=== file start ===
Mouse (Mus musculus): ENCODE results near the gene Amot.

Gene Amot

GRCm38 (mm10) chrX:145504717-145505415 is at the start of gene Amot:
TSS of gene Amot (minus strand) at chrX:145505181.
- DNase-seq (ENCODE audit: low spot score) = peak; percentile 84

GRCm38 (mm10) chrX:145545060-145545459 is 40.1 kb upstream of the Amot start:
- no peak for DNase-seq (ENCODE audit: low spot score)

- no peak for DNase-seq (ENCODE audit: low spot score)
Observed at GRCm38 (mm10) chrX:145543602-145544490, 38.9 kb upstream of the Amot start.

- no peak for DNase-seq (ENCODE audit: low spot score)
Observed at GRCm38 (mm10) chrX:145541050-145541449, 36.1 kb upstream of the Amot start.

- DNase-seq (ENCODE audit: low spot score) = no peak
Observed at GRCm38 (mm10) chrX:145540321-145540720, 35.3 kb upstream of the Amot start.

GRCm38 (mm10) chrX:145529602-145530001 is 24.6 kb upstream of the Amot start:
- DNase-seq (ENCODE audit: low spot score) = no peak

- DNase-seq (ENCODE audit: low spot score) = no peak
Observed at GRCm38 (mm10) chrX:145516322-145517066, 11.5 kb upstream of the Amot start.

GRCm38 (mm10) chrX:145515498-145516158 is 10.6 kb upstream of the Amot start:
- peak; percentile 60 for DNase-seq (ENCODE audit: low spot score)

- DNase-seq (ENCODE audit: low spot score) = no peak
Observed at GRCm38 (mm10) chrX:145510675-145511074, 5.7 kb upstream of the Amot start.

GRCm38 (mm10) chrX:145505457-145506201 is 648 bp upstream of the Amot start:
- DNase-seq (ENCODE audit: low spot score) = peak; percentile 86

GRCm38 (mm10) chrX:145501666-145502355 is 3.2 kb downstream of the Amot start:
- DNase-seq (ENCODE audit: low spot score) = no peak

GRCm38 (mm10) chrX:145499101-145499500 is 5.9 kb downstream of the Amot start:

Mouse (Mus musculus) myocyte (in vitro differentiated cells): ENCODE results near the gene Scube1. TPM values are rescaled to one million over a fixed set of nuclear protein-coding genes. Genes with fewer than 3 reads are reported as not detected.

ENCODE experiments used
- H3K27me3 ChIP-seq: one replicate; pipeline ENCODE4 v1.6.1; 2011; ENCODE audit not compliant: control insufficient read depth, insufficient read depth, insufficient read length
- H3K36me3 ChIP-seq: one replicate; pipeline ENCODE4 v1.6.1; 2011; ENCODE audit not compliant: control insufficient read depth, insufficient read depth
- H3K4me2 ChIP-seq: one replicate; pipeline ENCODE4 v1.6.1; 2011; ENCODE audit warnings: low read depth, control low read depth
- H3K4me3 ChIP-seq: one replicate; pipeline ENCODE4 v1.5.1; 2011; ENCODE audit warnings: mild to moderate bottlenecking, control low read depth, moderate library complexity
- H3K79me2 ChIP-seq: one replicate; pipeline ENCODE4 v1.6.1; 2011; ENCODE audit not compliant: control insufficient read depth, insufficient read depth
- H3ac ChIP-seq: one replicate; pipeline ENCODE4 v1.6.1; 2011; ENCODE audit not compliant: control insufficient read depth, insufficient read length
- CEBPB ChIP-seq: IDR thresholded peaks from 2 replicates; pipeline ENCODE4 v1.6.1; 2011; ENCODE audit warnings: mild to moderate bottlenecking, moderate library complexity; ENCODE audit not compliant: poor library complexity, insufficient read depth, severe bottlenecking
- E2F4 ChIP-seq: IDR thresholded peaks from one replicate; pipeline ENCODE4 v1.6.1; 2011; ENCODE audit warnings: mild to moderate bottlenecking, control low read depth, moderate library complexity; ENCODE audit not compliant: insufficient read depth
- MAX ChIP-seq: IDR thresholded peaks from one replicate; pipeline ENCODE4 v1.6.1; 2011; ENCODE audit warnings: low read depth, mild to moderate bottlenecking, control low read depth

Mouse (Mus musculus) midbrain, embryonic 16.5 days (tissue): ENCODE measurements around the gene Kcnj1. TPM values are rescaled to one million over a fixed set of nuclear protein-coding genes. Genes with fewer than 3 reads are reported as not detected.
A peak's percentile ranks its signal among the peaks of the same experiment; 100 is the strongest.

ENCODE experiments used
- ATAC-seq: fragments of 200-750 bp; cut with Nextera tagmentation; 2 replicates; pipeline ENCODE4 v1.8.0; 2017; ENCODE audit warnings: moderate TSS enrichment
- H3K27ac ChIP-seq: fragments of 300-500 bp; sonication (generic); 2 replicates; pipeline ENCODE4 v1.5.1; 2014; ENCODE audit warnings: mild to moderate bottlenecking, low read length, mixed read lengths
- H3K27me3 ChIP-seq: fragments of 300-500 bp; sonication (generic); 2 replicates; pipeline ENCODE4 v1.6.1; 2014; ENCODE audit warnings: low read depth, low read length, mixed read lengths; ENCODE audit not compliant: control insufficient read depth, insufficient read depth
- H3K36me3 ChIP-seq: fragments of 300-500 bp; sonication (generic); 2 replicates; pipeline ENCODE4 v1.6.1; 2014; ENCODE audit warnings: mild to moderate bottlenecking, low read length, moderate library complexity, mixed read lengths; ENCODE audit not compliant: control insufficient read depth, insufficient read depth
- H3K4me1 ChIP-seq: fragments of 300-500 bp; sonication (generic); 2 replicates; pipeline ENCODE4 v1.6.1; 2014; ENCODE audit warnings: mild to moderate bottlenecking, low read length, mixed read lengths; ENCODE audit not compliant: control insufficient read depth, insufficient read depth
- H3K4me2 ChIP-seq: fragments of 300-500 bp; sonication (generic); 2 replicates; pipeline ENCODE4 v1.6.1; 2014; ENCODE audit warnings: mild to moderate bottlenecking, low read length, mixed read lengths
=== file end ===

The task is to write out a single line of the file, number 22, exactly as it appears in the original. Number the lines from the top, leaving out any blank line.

GRCm38 (mm10) chrX:145505457-145506201 is 648 bp upstream of the Amot start: